To treat PCOS, you need to know what’s driving it. In other words, you need to know your type of PCOS.
You could have insulin-resistant PCOS, post-pill PCOS (which is temporary), inflammatory PCOS, or the far less common adrenal PCOS.
The copper IUD or coil (ParaGard) is a non-hormonal method of birth control. Its main advantage over hormonal methods is that it contains no contraceptive drugs and therefore permits natural, ovulatory cycles.
Hormonal IUDs are different from all types of hormonal birth control in that they do not suppress ovulation and therefore can permit natural cycling.
Other benefits of hormonal IUDs are that they can dramatically decrease menstrual flow and relieve symptoms of endometriosis.
A menstrual cycle is, by definition, an ovulatory cycle in which ovulation is the main event and progesterone is made.
Any other kind of bleed is either an anovulatory bleed or a pill-bleed — neither of which are real menstrual cycles. Ovulatory cycles are the only way to make progesterone which is important for general health, not just for making a baby.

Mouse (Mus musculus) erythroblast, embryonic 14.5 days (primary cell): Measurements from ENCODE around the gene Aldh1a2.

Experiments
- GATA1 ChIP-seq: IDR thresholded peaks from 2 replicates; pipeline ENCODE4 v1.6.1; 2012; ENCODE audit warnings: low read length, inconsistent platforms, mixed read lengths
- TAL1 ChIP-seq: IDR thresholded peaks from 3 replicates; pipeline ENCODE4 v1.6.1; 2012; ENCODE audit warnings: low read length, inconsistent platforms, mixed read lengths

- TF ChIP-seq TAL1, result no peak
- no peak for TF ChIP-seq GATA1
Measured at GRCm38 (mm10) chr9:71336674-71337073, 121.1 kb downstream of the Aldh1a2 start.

Vitex (also called chaste tree or chasteberry) is a herbal medicine prepared from the berries of the Mediterranean tree Vitex agnus-castus. In ancient times, it was used to suppress the libido of monks, hence the name. Fortunately, it does not have that effect on women.
Vitex is effective medicine for breast pain, irregular periods, premenstrual mood symptoms, and some types of acne.
The progestins of contraceptive injections and implants can cause depression, weight gain, and irregular menstrual bleeding.
Side effects occur because: 1) progestins are not progesterone, and 2) progestins at that dose can suppress ovulation and cause anovulatory bleeding. Keep reading to learn the difference between a real period, an anovulatory bleed, and a pill-bleed.